Between the Lines with Chris Ayres

  • Share
  • Read Later
British journalist Chris Ayres, who covers the U.S. west coast for the Times of London, never aspired to be a war correspondent, to say the least. But a few twists of fate found him with a notepad on the front line in Iraq, where he almost died...of anxiety. He recalls his brief, brief stay in the war zone in his new, laugh-out-loud memoir, War Reporting for Cowards (Atlantic Monthly Press). "No, this is not an antiwar book," writes Ayres, 30. "This is an anti-sending-me-to-war book; an I-didn't-want-to-go book." We reached Ayres by phone, safely embedded in his Los Angeles office.

Galley Girl: How do you write under war conditions? It's hard enough to sit in an office and write.

Chris Ayres: I didn't. I completely failed, from the first day. As I'm sure you know, sometimes when you're a print journalist, you actually have to just dictate a story off the top of your head on the telephone, if you're at a breaking news event. I've done that a few times in my career, and never had that much of a problem with it. But I was struck dumb on the first night of the war. I was just absolutely terrified. Nothing prepares you for being suddenly on the front line of an invasion, with 200 cannons going off, and people returning fire, and being in the pitch black in the desert, knowing that you're just going forward across the line of departure, and into the complete unknown on the other side. Nothing prepares you for that level of anxiety. I think most of the embeds felt it. I, perhaps, because I didn't really want to be there, had it slightly worse.

GG Naturally, I was struck by what you wrote about journalists being 10 times more likely to be killed than the Coalition forces.

CA: It is crazy. But I think many of those deaths were from people who weren't protected by the military, who decided to do their own thing, which in my opinion was just insane. I just can't imagine it. One of the themes in the book is that journalists are just as much targets as anybody else now. After Danny Pearl's horrible experience in Pakistan, as a white journalist with a British or American passport, you can fully expect to be paraded on TV and possibly killed on video, and have it circulated around the Internet. Journalists are seen as legitimate targets by the enemy. Logically, you can see why. If you're an insurgent, you have no army, and you're trying to cause as much damage as possible, you're going to take anything. And a journalist is going to guarantee you immediate coverage. That played on the back of my mind all of the time.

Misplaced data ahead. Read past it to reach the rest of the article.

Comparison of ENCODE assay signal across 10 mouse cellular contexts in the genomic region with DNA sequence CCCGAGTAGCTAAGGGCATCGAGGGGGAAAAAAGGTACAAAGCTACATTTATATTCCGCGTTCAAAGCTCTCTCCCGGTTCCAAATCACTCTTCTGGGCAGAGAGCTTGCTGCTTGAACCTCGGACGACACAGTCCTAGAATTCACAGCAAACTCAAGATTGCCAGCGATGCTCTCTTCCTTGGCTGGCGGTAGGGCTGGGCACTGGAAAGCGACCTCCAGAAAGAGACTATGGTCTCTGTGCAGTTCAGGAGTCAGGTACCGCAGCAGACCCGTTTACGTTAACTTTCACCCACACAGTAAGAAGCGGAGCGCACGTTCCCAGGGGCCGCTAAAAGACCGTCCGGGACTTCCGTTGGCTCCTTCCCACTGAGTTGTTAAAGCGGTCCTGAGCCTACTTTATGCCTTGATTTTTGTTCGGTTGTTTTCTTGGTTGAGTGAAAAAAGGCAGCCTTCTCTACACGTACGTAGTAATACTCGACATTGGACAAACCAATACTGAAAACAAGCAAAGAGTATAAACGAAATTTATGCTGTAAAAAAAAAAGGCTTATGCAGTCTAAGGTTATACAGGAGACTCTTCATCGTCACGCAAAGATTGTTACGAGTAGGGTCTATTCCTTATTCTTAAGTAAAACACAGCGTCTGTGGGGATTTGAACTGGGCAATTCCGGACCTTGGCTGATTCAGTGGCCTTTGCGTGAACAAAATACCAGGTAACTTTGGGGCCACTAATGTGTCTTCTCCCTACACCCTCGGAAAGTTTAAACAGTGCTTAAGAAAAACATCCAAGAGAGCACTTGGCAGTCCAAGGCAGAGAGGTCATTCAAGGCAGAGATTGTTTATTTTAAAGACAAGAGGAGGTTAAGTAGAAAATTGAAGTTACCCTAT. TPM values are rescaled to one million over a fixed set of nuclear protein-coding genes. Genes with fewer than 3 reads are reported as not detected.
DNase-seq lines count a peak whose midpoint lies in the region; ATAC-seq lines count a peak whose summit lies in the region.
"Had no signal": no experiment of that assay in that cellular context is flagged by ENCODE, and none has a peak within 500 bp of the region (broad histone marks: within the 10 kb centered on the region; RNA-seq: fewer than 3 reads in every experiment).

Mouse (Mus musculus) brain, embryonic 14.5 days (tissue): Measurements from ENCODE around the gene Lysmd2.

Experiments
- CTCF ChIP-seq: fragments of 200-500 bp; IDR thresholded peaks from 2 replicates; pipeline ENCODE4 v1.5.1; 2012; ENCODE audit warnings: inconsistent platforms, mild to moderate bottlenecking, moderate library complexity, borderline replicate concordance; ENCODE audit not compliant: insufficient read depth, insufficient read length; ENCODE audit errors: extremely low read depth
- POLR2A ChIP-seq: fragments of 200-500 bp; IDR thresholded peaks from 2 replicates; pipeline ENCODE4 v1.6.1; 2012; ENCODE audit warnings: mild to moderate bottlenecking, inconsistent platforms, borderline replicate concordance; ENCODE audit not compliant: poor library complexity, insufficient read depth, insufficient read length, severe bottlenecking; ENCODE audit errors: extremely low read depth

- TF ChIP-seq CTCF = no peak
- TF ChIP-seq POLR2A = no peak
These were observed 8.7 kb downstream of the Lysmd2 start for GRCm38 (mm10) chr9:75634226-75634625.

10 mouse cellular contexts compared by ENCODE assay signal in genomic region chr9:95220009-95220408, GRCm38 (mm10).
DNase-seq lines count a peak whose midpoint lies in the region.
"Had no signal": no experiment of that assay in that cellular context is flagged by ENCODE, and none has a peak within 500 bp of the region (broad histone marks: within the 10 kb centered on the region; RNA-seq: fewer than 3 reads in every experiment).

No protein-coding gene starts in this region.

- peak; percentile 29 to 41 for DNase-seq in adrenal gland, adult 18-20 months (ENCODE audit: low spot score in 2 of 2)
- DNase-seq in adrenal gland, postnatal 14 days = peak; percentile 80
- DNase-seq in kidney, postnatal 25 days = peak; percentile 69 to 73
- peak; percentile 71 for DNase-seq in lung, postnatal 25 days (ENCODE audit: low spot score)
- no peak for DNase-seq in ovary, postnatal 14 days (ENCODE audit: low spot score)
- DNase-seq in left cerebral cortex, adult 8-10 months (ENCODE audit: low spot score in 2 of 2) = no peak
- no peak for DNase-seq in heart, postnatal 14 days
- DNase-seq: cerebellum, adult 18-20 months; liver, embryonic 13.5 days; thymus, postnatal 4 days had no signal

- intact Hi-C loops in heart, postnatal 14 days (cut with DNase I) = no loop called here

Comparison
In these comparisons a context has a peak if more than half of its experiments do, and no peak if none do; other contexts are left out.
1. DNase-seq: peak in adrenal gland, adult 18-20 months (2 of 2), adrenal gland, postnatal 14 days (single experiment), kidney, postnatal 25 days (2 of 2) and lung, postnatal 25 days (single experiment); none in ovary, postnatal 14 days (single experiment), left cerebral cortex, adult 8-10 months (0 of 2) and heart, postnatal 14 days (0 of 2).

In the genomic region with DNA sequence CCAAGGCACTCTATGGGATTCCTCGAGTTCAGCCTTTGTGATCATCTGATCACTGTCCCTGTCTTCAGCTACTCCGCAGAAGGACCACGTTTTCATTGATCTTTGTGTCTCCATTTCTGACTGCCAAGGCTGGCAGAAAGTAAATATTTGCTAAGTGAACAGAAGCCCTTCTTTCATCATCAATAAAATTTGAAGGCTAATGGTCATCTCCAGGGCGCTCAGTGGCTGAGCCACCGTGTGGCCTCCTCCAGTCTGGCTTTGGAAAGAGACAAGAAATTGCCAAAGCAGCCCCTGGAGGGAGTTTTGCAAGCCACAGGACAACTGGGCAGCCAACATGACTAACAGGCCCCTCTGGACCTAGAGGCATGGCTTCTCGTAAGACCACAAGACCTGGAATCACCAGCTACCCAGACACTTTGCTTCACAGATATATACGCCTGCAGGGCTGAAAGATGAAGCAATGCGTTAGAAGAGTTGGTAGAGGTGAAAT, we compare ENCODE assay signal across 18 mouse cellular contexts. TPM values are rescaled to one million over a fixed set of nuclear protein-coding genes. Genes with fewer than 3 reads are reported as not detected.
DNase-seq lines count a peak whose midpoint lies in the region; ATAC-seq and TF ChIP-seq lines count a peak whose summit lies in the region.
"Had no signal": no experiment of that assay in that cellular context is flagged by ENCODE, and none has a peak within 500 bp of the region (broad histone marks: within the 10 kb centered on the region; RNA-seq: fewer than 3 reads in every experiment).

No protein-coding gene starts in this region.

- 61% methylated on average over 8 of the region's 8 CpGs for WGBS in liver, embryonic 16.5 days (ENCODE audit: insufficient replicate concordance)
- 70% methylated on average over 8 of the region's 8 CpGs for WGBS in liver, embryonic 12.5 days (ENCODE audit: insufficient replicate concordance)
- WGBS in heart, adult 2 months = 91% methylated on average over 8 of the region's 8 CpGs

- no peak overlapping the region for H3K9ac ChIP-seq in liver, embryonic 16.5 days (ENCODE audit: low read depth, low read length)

GG Why did you leave the war after just nine days?

CA: For the entire time I was there, I was wondering how on earth I would get out. At that point, we were outside of Baghdad. I guess the next stage would have been the Battle of Baghdad. I just thought, I'd done my nine days. I'd gotten some big stories in the newspaper. I was terrified. I wasn't cut out for this. I never wanted to be a war correspondent. I hadn't expected to be on the front line. I thought I was going to be positioned somewhere on a military base, or whatever. I just couldn't justify it to myself, and also I was really worried about my family. I just knew that my parents and grandparents were sitting around there watching the TV, wanting to throw up all of the time. I just thought if I got killed, it didn't seem worth it to me.

GG What do you think on balance of embedding reporters? Do you believe in it? CA: Yes. I think the embedded scheme is excellent. I just think that as an embedded journalist, you have a responsibility to explicitly state your lack of objectivity, and your lack of information as well on the battlefield. If you explicitly acknowledge those two things, I think the embedded scheme can [yield] some great, unique journalism that would not be available otherwise.

GG What do you think the Marines thought of you?

CA: It's hard to say. I got on okay with the Marines, which hopefully comes across in the book. But it was like a cat and wild dogs staring at each other. It was completely different species. We were from such different worlds. I knew that the last thing they probably wanted was to have me sort of sitting there. I would like to think that I wasn't outwardly terrified, but I did ask a lot of annoying questions. Having me write about them must be just a really disconcerting experience. Having some guy you've never met before, from a different country, sitting there writing stuff that you might never get to read. I think the units that ended up with embeds from their hometown, it was a lot different. If you're the guy from the Boston Globe, and you're with the Boston infantry...they have a reason. They want you to write so that their folks can read about them in their hometown newspaper. With me, it was very different. I was from an alien world. So it was a very strange co-existence. But we kind of got on.

GG What did you think of them?

CA: I liked them a lot, actually. What amazed me about the Marines is that it was just like being in any other profession. I had a stereotypical view of anybody who joins the military. My opinion of people who joined the military was pretty much they must be sort of gung-ho, slightly crazed people who enjoy bar brawls and truck magazines. But in fact, it was a just a normal cross-section of society. You had the bookish Marines, you had the sporty marines, you had the geeky Marines. Every walk of life was represented. The only thing they had in common is that they were highly trained killers, and happened to be in the Iraqi desert.